‘He (Isaac) removed from thence, and digged another well; and for that they strove not: and he called the name of it Rehoboth (Room); and he said, For now the Lord hath made room for us, and we shall be fruitful in the land’, Gen.26.22. As we continue to read and obey the Scriptures the Lord will bring us into a pleasant and spiritually fruitful experience. ‘Happy is the man that findeth wisdom . . . Her ways are ways of pleasantness, and all her paths are peace’, Prov.3.13,17. ‘The fruit of the Spirit is love, joy, peace, longsuffering, gentleness, goodness, faith, meekness, temperance (self-control)’, Gal.5.22-23.

The Well of Worship

‘He (Isaac) builded an altar there, and called upon the name of the Lord, and pitched his tent there: and there Isaac’s servants digged a well’, Gen.26.25. At Beersheba, v23, Isaac became fully aware of God’s presence with him. The Lord appeared to him and confirmed the Abrahamic covenant with him, v24. Isaac’s response was to build an altar and worship God. And there at that place he dug another well.

Worship is one of the wells of salvation. As God reveals to us in the pages of Scripture the new covenant of grace betwixt Himself and us, sealed by the blood of Christ, we respond with worship. This is the purpose for which we were created and redeemed, to worship our Creator and Redeemer, Jn.4.23-24.

The Wells of Witness

That same day Isaac’s servants came and told him about the well they had dug, "We have found water", Gen.25.32. Such was the blessing that Isaac received from God as he continued his well-digging that even his enemies were impressed. Abimelech, who had formerly hated Isaac, was forced to declare, "We saw certainly that the Lord was with thee", v28. Isaac welcomed them into covenant relationship with himself, ‘And they rose up betimes in the morning, and sware one to another’, v31.

If we, as believers, continually ‘with joy . . . draw water from the wells of salvation’, such will be the blessing of the Lord in our lives, that others will take notice. It should be the sheer spiritual quality of our Christian lives that breaks down the indifference of the unsaved around us. So that they, of their own free will, will seek to join with us in following the Lord.

 —to be continued (D.V.)

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The Kings of Judah and Israel

by Graeme Hutchinson (Belfast)

Introduction (Paper 2)

The period when the nation of Israel was divided and various kings had the responsibility of ruling over the separate kingdoms of Judah and Israel, makes for profitable and compelling study. However, in order to place the series into a proper context and outline the benefits of study, we need to:


As a nation, Israel was comprised of twelve tribes each having received their portion of land during the invasion and subsequent occupation of Canaan under the leadership of Joshua. Although on previous occasions, there had been visible signs of strain within the nation – 2 Sam. 2.4-9; 2 Sam. 19.41-20.22 – this was exacerbated by the death of Solomon and the actions of his son – Rehoboam.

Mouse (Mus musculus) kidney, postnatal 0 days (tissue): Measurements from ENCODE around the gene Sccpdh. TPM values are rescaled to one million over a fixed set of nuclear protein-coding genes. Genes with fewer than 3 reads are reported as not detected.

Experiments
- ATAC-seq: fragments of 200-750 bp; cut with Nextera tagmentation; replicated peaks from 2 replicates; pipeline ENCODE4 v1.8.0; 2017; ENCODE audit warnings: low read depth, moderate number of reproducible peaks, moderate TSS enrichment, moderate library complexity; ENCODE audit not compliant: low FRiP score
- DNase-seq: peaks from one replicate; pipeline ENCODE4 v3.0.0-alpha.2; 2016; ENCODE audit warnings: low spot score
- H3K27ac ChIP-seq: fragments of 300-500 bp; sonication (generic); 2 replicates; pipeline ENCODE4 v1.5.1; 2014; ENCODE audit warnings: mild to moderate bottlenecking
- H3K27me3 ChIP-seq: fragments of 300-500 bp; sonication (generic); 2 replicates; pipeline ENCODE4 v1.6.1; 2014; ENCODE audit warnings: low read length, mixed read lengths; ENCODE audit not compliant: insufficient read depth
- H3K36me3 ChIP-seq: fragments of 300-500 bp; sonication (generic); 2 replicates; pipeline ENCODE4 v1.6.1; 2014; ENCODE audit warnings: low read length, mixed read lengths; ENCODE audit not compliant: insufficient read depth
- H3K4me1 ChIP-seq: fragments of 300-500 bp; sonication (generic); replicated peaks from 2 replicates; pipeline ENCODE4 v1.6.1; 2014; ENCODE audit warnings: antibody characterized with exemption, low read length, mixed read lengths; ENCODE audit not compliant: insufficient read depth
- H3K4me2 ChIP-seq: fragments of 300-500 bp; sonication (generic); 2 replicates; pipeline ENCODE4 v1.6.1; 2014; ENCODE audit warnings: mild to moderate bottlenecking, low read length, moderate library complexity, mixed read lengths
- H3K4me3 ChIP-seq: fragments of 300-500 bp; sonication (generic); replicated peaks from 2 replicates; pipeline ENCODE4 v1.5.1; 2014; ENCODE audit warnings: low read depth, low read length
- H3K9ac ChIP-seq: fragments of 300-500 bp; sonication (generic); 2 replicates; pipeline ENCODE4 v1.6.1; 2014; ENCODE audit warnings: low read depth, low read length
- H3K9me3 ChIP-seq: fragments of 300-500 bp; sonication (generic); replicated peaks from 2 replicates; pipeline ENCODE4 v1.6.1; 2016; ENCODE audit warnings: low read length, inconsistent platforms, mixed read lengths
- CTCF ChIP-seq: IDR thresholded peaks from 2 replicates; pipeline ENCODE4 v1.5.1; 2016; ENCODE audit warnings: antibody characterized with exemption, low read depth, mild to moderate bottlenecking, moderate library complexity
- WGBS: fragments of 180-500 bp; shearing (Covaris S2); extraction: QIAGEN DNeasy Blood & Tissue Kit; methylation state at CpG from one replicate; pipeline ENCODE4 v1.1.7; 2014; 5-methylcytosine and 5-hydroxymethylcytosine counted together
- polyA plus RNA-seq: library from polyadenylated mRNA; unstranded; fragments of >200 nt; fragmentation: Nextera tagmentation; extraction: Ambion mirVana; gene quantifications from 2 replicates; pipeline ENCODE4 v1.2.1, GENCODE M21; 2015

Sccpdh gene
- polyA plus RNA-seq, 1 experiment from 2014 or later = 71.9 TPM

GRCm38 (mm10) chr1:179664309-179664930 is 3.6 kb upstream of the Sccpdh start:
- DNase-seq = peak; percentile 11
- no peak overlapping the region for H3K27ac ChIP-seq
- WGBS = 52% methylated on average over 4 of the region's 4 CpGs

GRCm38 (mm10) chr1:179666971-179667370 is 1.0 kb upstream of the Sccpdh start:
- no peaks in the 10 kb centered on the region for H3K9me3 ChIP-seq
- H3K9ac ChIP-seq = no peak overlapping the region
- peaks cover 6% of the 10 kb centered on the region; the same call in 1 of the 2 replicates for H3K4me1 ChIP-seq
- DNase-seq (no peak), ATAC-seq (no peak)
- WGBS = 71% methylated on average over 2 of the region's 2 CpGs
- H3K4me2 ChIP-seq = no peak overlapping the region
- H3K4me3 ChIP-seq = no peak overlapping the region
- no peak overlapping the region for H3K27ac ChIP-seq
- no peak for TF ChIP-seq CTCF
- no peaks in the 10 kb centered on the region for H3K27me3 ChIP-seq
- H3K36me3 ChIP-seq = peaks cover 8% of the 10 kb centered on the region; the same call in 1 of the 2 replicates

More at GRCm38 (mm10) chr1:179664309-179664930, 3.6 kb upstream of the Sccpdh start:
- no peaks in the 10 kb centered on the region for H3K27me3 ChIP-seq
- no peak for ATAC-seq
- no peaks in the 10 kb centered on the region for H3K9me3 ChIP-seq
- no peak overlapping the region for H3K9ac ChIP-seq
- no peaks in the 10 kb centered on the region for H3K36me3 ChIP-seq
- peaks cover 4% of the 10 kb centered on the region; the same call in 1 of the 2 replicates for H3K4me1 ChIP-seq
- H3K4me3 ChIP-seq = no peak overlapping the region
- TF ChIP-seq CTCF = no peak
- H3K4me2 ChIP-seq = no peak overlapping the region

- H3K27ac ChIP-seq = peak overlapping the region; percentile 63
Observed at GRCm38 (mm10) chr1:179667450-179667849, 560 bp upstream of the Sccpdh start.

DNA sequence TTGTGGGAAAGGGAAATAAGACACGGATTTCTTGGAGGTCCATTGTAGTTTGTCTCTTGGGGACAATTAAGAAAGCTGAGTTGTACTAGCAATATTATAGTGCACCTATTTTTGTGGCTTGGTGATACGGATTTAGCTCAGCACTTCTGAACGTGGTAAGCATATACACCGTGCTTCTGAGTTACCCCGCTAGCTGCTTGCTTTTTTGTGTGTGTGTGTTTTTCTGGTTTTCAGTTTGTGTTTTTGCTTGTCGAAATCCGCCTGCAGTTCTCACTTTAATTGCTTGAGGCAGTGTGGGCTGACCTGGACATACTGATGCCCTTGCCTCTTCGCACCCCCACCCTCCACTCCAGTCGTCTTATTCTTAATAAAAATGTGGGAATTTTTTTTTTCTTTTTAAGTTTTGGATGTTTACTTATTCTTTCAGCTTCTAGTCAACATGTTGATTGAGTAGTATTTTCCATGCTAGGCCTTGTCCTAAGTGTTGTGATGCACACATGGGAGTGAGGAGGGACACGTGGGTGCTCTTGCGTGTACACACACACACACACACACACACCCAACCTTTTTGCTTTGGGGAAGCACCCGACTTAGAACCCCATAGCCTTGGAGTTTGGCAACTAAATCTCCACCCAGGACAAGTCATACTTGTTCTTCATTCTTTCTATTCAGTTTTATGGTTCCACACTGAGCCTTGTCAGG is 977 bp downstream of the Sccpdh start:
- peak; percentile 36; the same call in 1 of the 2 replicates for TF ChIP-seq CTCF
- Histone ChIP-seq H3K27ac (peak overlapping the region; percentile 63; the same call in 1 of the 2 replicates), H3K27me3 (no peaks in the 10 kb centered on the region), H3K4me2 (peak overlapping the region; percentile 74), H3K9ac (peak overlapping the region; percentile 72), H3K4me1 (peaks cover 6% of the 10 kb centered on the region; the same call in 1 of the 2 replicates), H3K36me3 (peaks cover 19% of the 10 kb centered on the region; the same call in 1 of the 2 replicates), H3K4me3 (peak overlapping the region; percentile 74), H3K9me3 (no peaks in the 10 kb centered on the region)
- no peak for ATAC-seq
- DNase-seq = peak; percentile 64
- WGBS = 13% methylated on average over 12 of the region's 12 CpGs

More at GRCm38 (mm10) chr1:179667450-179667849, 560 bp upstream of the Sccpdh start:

The Division of the Nation

With the death of Solomon in 931 BC the nation was divided into two kingdoms. In the South there was the nation of Judah – comprising the two tribes of Judah and Benjamin, and in the North there was the nation of Israel – comprising the remaining ten tribes.

Although a first reading of the relevant passages may indicate that the division was solely the result of man’s stubborn and ‘pig-headed’ nature, the words of the prophet Ahijah in 1 Kings 11.31 would suggest otherwise – ‘Take thee ten pieces for thus saith the Lord, the God of Israel, Behold I will rend the kingdom…’. Thus, as always with this world, situations may appear out-of-control, but our God is in control and His sovereign will must prevail. A comforting thought!

The Variation within the Nation

Despite the two kingdoms originating from the same source, their history was to prove very different. Figure two (see paper 1) illustrates that regarding Israel, the various kings – nineteen in total – were all of an ungodly character, whereas the case of Judah (twenty) was more mixed. The period of time that elapsed during their existence was also different. For Israel it lasted from 931 BC until 722 BC – over 200 years, whereas Judah had a more prolonged history of almost 350 years (931 BC – 586 BC). Moreover, the agent that was used to bring the two kingdoms into captivity was different – for Israel it was Assyria (2 Kings 17) and for Judah it was Babylon (2 Kings 25).

Such differences, whether national or otherwise, have always been a feature of mankind. The one desire that God has for us is that we should be found amongst those who are reckoned – by Him – to be good.

The Description about the Nation

In terms of the Biblical record covering the period, the vast part of the narrative is found in the historical books of Kings and Chronicles. The latter focuses primarily on the Southern Kingdom of Judah and especially on the importance attached to the temple. Figure one (see paper 1) also indicates the role of the prophets during the period and many notables such as Isaiah (2 Chron. 32.20; Isa. 1.1); Jeremiah (2 Chron. 35.25); Amos (Amos 1.1); Hosea (Hosea 1.1); Micah (Micah 1.1) and various others, all supplement the records found in the historical books.

Therefore, just as with any part of Scripture, it is necessary to cull information from various books in order to understand the period and principles surrounding the various kings of Israel and Judah.


Amongst the many positive features regarding a study of the kings of Judah and Israel, the relevant passages provide a rich variety of personalities and characters. For instance, in our studies we have the opportunity of considering: